Like I said, I’m basically a Democrat at heart, so a Republican is going to have to provide something extra to make me want to vote for him. Mr. Romney’s stance on abortion does not convince me. And I know he says he will repeal the HHS mandate, but I don’t know if I believe it. Plus as I’ve said I think it’s a moot point anyway, plus his repealing of it is tied to his repealing of Obamacare, which doesn’t exactly appeal to this uninsured American who will be spending more hard-earned money this month on medication than I can afford. Oh, and that’s hard-earned but UNTAXED money because we are part of that lowly 47% who just won’t ever take responsibility for our own lives. I supposed Mr. Romney would like us to just not claim our five dependents and reject Mr. Bush’s tax credits so that we can pay income tax in addition to the self-employment tax which we DO have to pay.
In 2008, I did not vote for President. I went to the polls and voted in the local races, but I just skipped that part.
This year, that doesn’t feel quite right. I’ve read that not voting at all is cowardly or lazy. I know I am not lazy and I hope I am not a coward. But I read another article this year that said that in voting for a candidate you are effectually agreeing with their stances, that you are complicit in what they do. And I just can’t do that. Maybe it would be different if I lived in a swing state. But Mitt Romney takes Tennessee no matter what I do tomorrow. That gives my vote a sort of purity–it’s just between me and my conscience.
I could pick a third party candidate, like the Libertarian, who is against the drone wars and the eroding of our freedoms, or the Green Party candidate with whom I appear to largely agree, but unfortunately my areas of disagreement with both of them are in significant areas. So here is what I have decided to do.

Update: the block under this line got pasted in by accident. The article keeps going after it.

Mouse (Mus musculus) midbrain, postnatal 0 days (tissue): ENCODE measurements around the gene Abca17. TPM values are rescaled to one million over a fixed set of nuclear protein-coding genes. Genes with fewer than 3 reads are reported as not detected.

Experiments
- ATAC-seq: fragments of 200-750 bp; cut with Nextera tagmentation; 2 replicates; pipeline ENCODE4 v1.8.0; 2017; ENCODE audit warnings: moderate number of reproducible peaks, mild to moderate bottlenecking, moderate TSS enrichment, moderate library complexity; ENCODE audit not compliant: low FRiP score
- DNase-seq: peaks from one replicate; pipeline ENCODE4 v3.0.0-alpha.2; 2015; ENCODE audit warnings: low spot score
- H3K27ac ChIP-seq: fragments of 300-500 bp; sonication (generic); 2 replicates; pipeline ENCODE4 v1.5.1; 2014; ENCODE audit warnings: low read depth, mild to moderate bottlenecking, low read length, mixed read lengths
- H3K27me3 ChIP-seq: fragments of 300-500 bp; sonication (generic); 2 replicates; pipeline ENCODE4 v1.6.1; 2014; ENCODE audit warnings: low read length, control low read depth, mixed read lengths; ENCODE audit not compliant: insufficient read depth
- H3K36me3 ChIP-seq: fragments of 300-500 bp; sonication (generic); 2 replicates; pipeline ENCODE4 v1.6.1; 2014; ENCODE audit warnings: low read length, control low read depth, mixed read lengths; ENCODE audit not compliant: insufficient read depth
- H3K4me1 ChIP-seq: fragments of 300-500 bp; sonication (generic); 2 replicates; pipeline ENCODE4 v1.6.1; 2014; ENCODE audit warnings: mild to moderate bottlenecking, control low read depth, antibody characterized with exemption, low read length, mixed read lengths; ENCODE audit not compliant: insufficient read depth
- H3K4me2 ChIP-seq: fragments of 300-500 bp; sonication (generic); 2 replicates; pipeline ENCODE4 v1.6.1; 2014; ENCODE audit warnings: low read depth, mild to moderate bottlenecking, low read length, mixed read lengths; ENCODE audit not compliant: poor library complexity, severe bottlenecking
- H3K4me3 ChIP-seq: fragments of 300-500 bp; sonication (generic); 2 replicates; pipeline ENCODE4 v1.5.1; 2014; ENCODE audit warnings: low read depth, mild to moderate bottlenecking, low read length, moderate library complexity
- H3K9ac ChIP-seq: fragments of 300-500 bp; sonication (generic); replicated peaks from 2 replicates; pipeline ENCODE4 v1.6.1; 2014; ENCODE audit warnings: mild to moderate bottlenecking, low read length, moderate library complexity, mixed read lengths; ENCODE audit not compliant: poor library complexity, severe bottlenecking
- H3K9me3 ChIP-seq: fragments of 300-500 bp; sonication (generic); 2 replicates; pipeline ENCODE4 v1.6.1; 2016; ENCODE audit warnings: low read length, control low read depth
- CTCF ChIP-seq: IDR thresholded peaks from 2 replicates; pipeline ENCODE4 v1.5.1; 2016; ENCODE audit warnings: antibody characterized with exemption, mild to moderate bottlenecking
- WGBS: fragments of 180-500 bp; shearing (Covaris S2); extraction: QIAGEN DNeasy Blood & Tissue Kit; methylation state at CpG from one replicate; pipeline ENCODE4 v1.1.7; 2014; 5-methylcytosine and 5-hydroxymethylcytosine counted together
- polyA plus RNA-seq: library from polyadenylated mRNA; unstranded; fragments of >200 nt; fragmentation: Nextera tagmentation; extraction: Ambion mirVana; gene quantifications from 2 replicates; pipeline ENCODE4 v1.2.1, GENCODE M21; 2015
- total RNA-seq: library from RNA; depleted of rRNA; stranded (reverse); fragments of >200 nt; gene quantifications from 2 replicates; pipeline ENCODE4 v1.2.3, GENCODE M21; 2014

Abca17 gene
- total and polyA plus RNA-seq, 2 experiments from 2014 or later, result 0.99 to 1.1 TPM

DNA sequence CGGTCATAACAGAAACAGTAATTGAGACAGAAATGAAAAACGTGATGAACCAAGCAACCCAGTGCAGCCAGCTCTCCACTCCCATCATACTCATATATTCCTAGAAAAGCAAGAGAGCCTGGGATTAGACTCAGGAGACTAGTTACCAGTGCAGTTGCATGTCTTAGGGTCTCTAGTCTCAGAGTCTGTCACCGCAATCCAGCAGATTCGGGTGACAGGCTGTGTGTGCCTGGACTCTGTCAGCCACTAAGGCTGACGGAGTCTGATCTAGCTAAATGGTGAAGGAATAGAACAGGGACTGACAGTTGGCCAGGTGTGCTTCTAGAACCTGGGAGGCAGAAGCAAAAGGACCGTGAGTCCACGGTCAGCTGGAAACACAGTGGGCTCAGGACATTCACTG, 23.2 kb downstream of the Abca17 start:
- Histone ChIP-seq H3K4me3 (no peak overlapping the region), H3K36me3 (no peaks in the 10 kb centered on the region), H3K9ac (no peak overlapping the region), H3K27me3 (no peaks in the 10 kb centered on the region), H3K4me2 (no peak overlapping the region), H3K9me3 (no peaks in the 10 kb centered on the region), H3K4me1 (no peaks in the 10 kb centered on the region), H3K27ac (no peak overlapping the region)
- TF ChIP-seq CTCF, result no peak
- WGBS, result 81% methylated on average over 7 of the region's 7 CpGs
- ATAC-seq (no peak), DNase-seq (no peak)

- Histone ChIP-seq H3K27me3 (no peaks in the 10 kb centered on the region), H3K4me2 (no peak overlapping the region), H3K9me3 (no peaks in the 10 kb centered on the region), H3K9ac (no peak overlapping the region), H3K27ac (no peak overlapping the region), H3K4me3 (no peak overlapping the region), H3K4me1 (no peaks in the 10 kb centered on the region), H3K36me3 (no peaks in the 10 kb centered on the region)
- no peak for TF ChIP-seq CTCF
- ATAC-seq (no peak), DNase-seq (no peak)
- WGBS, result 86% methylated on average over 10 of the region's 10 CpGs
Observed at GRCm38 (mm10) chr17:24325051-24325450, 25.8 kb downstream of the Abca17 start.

I am going to write in “None of the Above.” I want the record to reflect that this pro-life Democrat could not find a candidate that she could in good conscience vote for. For me, that is the most honest vote, after tons of study of both secular and religious documents, much discussion and debate, and plenty or prayerful reflection.
I hope that you will respect my decision, as I plan to respect yours.
Filed under: Abortion, Catholicism, Deep Thoughts, Politics Tagged: Abortion, Catholicism, consistent ethic of life, Deep Thoughts, election2012, Life Issues, Politics, voting
A couple of people posted on my last entry that the reaction to what I had written showed the power of my words. I hadn’t thought of it that way. But the fact that the reaction was the exact OPPOSITE of what I was looking for when I wrote the original column doesn’t make me feel powerful–it makes me feel impotent against the rising tide of politically-inspired ill will–even hatred–between Christians with opposing political views.
As if having the hierarchy oh-so-gently suggesting that I had written something that was not authentically Catholic was not enough, soon the newspaper was inundated with letters to the editor, some of which did not just attack my arguments, but went after me personally. I was obviously just a liberal looking for any excuse to vote for John Kerry, said one. (Come on–was anyone THAT enthusiastic about voting for John Kerry?) The truth is that I have AGONIZED during every election season from 2000 on over what vote to cast. That fellow Catholics would presume to judge me in print–essentially proving my original point, although that was cold comfort–was painful. My files are ashes now, otherwise I would share more of the comments with you.